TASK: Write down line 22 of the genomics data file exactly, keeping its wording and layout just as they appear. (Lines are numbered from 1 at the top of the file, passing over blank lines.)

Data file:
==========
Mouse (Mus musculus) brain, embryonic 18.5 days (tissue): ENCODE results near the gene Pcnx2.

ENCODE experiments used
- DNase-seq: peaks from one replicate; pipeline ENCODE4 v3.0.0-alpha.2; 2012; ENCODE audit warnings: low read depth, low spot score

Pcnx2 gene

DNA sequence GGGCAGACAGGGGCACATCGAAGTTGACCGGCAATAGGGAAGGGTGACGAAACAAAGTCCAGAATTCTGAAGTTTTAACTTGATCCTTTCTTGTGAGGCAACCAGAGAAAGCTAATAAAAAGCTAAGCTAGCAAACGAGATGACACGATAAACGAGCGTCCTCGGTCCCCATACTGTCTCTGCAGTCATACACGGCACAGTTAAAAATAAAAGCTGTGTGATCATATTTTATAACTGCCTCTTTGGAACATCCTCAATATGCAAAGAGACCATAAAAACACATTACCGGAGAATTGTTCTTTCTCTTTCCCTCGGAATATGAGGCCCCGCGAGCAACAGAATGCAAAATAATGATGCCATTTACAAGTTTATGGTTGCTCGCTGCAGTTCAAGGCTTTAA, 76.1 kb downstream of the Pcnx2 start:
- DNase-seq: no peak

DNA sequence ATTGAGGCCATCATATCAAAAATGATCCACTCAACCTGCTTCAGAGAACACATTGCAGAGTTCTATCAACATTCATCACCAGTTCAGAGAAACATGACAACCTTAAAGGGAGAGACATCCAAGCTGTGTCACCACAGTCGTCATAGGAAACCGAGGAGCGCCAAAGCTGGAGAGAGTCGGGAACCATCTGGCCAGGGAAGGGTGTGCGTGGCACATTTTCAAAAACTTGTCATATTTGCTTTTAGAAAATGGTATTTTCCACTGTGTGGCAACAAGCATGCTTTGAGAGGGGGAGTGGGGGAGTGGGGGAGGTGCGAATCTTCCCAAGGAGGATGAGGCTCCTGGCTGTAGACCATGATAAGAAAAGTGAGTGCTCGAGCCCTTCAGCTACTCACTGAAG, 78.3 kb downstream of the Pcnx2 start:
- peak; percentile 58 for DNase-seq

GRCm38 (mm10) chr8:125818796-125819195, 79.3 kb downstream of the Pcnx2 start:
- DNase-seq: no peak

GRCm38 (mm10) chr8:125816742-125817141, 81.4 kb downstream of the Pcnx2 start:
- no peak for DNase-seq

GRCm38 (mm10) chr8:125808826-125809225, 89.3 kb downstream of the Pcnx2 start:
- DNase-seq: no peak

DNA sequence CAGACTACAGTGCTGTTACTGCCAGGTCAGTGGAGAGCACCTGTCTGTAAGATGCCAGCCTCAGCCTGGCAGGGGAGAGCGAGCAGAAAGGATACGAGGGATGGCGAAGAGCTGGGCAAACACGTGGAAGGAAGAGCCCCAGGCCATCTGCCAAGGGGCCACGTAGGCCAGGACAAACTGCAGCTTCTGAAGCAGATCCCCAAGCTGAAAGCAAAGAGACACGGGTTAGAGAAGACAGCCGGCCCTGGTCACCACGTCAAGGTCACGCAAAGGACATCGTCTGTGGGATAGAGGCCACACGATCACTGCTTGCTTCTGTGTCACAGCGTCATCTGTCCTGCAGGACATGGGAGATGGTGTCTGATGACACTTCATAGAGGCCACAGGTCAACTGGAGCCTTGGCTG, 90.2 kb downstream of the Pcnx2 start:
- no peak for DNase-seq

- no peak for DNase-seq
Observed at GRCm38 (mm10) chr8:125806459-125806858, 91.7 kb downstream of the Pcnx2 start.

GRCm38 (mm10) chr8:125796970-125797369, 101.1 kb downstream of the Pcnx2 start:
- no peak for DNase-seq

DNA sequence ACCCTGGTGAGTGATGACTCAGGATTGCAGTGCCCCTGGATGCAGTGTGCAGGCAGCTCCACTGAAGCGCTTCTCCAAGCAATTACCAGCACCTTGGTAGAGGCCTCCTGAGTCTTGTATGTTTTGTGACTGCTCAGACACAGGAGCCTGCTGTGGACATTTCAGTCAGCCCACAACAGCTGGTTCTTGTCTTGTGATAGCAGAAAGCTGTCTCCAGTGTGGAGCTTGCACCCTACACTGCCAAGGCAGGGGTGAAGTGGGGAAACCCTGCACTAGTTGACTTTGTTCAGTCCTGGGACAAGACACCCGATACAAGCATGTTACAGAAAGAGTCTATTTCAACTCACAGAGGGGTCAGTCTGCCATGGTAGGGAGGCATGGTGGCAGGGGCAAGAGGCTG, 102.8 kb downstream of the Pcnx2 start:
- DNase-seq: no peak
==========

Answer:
- DNase-seq: no peak